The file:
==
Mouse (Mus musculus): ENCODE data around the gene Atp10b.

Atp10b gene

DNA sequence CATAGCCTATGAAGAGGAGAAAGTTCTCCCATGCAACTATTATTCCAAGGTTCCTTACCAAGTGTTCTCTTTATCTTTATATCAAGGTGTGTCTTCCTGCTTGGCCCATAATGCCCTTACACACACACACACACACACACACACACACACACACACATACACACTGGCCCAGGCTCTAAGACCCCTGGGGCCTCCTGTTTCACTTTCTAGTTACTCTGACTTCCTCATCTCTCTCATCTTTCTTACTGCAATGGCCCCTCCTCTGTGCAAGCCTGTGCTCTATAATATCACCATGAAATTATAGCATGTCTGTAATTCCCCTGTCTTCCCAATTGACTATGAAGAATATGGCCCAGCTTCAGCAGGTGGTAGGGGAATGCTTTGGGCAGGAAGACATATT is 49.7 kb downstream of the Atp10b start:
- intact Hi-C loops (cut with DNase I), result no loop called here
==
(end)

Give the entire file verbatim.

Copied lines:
Mouse (Mus musculus): ENCODE data around the gene Atp10b.

Atp10b gene

DNA sequence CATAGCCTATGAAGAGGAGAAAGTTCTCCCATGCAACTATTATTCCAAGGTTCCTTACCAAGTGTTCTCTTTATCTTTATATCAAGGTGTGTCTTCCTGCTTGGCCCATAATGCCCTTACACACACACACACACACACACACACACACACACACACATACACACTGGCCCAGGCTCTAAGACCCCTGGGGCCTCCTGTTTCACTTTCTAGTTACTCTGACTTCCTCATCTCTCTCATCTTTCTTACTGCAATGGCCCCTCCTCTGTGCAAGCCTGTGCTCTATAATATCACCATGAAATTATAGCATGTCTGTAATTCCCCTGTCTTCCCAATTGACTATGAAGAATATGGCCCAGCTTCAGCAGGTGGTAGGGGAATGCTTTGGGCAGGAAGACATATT is 49.7 kb downstream of the Atp10b start:
- intact Hi-C loops (cut with DNase I), result no loop called here